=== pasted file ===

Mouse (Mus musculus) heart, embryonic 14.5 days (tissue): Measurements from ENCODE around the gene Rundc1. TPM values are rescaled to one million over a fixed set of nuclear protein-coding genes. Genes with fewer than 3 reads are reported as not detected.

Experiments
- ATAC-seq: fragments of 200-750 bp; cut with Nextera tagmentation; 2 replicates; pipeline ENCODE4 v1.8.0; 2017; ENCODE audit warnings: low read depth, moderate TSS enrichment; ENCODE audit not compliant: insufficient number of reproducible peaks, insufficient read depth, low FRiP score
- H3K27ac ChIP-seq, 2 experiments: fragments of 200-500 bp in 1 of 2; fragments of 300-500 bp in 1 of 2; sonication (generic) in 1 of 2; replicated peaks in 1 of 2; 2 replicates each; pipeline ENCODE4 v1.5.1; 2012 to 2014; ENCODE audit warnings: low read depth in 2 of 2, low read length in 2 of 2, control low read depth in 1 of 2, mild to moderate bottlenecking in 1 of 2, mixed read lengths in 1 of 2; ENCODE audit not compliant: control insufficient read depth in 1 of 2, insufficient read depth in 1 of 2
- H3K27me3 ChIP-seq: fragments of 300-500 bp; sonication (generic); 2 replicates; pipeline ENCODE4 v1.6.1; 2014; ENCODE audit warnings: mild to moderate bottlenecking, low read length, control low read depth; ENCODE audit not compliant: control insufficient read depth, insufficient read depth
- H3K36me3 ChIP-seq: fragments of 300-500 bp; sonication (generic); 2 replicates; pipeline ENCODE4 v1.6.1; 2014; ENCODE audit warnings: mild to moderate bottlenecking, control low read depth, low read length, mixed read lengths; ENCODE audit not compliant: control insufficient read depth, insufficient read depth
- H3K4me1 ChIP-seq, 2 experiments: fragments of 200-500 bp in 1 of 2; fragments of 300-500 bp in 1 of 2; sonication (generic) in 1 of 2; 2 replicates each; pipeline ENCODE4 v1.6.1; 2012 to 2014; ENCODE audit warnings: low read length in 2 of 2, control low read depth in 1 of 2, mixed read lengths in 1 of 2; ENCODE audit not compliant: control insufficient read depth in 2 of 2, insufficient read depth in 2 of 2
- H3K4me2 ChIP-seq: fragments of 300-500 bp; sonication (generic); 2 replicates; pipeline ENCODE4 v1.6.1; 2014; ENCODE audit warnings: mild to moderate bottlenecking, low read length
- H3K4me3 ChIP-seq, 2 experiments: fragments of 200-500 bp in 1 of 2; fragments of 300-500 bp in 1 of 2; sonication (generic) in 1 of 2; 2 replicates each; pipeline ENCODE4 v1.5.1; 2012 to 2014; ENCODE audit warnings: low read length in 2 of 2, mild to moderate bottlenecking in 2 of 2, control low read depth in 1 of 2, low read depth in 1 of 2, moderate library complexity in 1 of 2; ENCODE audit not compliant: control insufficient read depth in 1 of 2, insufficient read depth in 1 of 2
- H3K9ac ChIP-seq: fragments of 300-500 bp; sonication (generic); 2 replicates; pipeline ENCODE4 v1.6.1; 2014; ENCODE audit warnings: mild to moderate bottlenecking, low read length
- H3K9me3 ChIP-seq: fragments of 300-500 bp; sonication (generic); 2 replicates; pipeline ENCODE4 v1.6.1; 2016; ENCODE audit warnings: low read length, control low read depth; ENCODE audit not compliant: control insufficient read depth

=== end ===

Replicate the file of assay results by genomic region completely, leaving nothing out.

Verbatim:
Mouse (Mus musculus) heart, embryonic 14.5 days (tissue): Measurements from ENCODE around the gene Rundc1. TPM values are rescaled to one million over a fixed set of nuclear protein-coding genes. Genes with fewer than 3 reads are reported as not detected.

Experiments
- ATAC-seq: fragments of 200-750 bp; cut with Nextera tagmentation; 2 replicates; pipeline ENCODE4 v1.8.0; 2017; ENCODE audit warnings: low read depth, moderate TSS enrichment; ENCODE audit not compliant: insufficient number of reproducible peaks, insufficient read depth, low FRiP score
- H3K27ac ChIP-seq, 2 experiments: fragments of 200-500 bp in 1 of 2; fragments of 300-500 bp in 1 of 2; sonication (generic) in 1 of 2; replicated peaks in 1 of 2; 2 replicates each; pipeline ENCODE4 v1.5.1; 2012 to 2014; ENCODE audit warnings: low read depth in 2 of 2, low read length in 2 of 2, control low read depth in 1 of 2, mild to moderate bottlenecking in 1 of 2, mixed read lengths in 1 of 2; ENCODE audit not compliant: control insufficient read depth in 1 of 2, insufficient read depth in 1 of 2
- H3K27me3 ChIP-seq: fragments of 300-500 bp; sonication (generic); 2 replicates; pipeline ENCODE4 v1.6.1; 2014; ENCODE audit warnings: mild to moderate bottlenecking, low read length, control low read depth; ENCODE audit not compliant: control insufficient read depth, insufficient read depth
- H3K36me3 ChIP-seq: fragments of 300-500 bp; sonication (generic); 2 replicates; pipeline ENCODE4 v1.6.1; 2014; ENCODE audit warnings: mild to moderate bottlenecking, control low read depth, low read length, mixed read lengths; ENCODE audit not compliant: control insufficient read depth, insufficient read depth
- H3K4me1 ChIP-seq, 2 experiments: fragments of 200-500 bp in 1 of 2; fragments of 300-500 bp in 1 of 2; sonication (generic) in 1 of 2; 2 replicates each; pipeline ENCODE4 v1.6.1; 2012 to 2014; ENCODE audit warnings: low read length in 2 of 2, control low read depth in 1 of 2, mixed read lengths in 1 of 2; ENCODE audit not compliant: control insufficient read depth in 2 of 2, insufficient read depth in 2 of 2
- H3K4me2 ChIP-seq: fragments of 300-500 bp; sonication (generic); 2 replicates; pipeline ENCODE4 v1.6.1; 2014; ENCODE audit warnings: mild to moderate bottlenecking, low read length
- H3K4me3 ChIP-seq, 2 experiments: fragments of 200-500 bp in 1 of 2; fragments of 300-500 bp in 1 of 2; sonication (generic) in 1 of 2; 2 replicates each; pipeline ENCODE4 v1.5.1; 2012 to 2014; ENCODE audit warnings: low read length in 2 of 2, mild to moderate bottlenecking in 2 of 2, control low read depth in 1 of 2, low read depth in 1 of 2, moderate library complexity in 1 of 2; ENCODE audit not compliant: control insufficient read depth in 1 of 2, insufficient read depth in 1 of 2
- H3K9ac ChIP-seq: fragments of 300-500 bp; sonication (generic); 2 replicates; pipeline ENCODE4 v1.6.1; 2014; ENCODE audit warnings: mild to moderate bottlenecking, low read length
- H3K9me3 ChIP-seq: fragments of 300-500 bp; sonication (generic); 2 replicates; pipeline ENCODE4 v1.6.1; 2016; ENCODE audit warnings: low read length, control low read depth; ENCODE audit not compliant: control insufficient read depth